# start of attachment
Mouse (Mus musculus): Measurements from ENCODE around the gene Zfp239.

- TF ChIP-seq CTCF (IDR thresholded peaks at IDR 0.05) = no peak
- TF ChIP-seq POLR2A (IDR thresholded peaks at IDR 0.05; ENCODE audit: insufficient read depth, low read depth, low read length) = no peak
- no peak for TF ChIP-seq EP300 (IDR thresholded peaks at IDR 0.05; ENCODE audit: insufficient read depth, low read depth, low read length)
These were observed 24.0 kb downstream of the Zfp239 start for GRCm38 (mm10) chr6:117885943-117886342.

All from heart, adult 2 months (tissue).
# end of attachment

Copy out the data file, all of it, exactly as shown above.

Mouse (Mus musculus): Measurements from ENCODE around the gene Zfp239.

- TF ChIP-seq CTCF (IDR thresholded peaks at IDR 0.05) = no peak
- TF ChIP-seq POLR2A (IDR thresholded peaks at IDR 0.05; ENCODE audit: insufficient read depth, low read depth, low read length) = no peak
- no peak for TF ChIP-seq EP300 (IDR thresholded peaks at IDR 0.05; ENCODE audit: insufficient read depth, low read depth, low read length)
These were observed 24.0 kb downstream of the Zfp239 start for GRCm38 (mm10) chr6:117885943-117886342.

All from heart, adult 2 months (tissue).